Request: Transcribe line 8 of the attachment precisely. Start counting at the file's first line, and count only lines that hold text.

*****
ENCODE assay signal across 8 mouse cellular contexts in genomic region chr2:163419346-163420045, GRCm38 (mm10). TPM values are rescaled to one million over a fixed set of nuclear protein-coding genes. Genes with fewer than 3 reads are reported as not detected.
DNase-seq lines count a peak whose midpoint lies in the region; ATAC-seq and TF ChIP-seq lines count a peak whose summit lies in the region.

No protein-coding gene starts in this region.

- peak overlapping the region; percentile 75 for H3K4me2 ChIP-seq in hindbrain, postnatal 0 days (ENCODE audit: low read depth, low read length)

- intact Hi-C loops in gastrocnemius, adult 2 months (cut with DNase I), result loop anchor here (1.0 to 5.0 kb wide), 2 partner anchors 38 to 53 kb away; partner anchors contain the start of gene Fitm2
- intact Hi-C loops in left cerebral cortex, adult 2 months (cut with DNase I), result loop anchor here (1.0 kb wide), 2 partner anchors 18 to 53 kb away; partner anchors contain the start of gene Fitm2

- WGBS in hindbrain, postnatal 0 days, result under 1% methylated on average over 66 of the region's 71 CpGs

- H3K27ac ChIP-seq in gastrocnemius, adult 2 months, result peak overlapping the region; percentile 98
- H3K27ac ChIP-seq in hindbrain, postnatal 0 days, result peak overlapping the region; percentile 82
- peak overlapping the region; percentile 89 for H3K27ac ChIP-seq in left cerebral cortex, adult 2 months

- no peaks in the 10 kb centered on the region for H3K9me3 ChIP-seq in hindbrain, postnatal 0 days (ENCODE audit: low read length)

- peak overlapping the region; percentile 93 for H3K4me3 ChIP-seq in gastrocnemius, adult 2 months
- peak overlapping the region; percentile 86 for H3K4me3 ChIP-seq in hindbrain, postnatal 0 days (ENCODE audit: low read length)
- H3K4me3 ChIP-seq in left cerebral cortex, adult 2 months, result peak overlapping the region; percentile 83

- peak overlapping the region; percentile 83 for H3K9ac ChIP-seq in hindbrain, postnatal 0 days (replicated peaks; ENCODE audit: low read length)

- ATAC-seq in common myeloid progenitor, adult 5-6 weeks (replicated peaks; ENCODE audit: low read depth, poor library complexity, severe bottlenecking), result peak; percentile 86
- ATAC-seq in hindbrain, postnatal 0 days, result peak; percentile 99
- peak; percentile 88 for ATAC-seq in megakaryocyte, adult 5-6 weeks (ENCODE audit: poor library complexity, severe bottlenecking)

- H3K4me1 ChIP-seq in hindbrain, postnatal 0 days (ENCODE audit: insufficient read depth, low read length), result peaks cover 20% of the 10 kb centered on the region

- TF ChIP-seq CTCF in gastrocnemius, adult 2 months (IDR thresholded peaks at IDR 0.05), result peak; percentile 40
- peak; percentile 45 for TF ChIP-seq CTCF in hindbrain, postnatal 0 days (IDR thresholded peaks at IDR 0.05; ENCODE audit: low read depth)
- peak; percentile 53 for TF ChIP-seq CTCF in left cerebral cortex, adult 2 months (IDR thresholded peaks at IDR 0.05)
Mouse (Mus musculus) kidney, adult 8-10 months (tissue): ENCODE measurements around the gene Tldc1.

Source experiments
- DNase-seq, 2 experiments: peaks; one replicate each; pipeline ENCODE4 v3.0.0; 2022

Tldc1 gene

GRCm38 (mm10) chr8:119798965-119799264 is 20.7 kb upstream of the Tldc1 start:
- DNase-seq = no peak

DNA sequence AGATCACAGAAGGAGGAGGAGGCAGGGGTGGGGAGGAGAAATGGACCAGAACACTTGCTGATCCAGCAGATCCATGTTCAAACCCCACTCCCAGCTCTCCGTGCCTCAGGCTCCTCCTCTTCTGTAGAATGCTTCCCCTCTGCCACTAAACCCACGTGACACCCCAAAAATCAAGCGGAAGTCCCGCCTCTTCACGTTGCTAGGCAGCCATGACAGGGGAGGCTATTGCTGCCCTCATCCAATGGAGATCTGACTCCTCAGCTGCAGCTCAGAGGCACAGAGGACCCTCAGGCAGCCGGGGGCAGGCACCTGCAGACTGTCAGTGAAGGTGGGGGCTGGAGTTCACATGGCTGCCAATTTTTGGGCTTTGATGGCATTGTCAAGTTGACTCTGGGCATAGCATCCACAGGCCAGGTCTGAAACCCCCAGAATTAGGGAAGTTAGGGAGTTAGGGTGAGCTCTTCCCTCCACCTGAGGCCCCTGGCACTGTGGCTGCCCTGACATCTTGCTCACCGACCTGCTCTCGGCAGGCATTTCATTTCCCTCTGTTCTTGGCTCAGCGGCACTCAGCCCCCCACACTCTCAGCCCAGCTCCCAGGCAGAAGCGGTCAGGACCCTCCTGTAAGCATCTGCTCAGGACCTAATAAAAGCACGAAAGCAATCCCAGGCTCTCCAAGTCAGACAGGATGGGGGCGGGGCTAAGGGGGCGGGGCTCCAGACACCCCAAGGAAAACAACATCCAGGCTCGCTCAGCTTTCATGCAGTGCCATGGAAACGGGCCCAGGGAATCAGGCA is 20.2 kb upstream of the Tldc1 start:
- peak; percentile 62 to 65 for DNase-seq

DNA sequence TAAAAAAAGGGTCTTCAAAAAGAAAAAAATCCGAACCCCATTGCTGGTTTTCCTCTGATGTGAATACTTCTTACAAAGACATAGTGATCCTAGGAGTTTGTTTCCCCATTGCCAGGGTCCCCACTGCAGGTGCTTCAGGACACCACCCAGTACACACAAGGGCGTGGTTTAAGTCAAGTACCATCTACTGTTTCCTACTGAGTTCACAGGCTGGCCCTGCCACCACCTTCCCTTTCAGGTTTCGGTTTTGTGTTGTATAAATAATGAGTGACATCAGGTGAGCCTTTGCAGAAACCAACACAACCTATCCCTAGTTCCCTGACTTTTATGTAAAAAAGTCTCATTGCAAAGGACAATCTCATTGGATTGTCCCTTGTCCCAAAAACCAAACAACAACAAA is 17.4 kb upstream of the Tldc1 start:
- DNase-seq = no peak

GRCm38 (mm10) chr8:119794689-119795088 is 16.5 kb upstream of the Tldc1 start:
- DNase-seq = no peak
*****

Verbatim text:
- H3K27ac ChIP-seq in gastrocnemius, adult 2 months, result peak overlapping the region; percentile 98